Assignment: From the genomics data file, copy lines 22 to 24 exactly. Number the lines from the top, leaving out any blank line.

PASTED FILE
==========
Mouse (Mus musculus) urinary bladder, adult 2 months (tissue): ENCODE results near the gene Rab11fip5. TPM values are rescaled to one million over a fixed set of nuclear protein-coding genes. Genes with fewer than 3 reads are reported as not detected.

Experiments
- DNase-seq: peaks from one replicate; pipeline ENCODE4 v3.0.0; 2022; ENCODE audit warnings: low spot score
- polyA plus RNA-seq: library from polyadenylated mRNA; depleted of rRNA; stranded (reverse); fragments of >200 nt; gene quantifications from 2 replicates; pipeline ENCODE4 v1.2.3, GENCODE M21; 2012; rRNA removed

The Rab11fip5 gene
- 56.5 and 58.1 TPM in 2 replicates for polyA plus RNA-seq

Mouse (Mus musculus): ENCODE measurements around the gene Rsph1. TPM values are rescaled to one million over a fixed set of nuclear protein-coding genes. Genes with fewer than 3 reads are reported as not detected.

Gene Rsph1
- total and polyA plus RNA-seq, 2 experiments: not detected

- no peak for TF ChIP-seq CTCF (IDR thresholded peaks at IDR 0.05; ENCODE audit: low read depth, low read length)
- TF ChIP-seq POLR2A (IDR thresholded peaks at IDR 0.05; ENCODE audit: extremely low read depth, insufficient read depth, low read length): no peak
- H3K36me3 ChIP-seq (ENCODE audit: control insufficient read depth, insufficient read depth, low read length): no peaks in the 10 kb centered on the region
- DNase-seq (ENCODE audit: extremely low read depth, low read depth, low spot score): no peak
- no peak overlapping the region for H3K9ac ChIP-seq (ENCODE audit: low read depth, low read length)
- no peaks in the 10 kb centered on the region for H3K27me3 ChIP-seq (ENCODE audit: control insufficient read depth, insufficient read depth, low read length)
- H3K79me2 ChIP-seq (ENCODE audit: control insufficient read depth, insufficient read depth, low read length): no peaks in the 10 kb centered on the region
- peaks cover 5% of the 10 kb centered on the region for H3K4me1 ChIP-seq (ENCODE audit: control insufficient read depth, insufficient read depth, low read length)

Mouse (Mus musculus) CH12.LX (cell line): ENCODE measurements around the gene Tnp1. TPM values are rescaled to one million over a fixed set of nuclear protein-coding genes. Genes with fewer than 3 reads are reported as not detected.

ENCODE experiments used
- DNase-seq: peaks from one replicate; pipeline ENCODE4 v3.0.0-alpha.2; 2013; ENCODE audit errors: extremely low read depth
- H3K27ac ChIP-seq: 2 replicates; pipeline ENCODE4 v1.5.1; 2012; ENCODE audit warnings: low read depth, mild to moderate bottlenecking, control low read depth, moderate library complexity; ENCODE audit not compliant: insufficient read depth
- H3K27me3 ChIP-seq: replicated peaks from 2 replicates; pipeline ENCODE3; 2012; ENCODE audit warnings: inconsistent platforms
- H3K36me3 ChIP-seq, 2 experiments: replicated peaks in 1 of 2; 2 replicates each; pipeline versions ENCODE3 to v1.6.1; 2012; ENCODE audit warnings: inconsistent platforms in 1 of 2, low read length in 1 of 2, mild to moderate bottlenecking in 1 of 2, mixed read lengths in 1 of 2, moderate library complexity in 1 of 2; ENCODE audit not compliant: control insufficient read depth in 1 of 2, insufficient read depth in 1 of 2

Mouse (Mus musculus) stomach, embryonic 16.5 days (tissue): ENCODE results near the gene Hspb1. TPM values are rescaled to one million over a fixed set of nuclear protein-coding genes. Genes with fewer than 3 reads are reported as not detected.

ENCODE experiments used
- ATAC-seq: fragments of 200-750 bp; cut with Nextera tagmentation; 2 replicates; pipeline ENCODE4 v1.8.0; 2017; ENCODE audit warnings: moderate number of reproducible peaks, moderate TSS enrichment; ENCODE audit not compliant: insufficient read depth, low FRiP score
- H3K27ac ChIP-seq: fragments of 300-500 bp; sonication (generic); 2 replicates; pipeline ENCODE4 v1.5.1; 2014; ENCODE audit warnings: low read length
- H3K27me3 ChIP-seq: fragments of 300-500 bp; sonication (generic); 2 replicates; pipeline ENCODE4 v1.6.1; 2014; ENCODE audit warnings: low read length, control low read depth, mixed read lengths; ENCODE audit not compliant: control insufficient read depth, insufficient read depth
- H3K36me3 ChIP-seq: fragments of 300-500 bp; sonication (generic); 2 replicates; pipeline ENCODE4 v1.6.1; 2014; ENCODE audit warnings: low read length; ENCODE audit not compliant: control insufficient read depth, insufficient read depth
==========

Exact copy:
- H3K27me3 ChIP-seq: replicated peaks from 2 replicates; pipeline ENCODE3; 2012; ENCODE audit warnings: inconsistent platforms
- H3K36me3 ChIP-seq, 2 experiments: replicated peaks in 1 of 2; 2 replicates each; pipeline versions ENCODE3 to v1.6.1; 2012; ENCODE audit warnings: inconsistent platforms in 1 of 2, low read length in 1 of 2, mild to moderate bottlenecking in 1 of 2, mixed read lengths in 1 of 2, moderate library complexity in 1 of 2; ENCODE audit not compliant: control insufficient read depth in 1 of 2, insufficient read depth in 1 of 2

Mouse (Mus musculus) stomach, embryonic 16.5 days (tissue): ENCODE results near the gene Hspb1. TPM values are rescaled to one million over a fixed set of nuclear protein-coding genes. Genes with fewer than 3 reads are reported as not detected.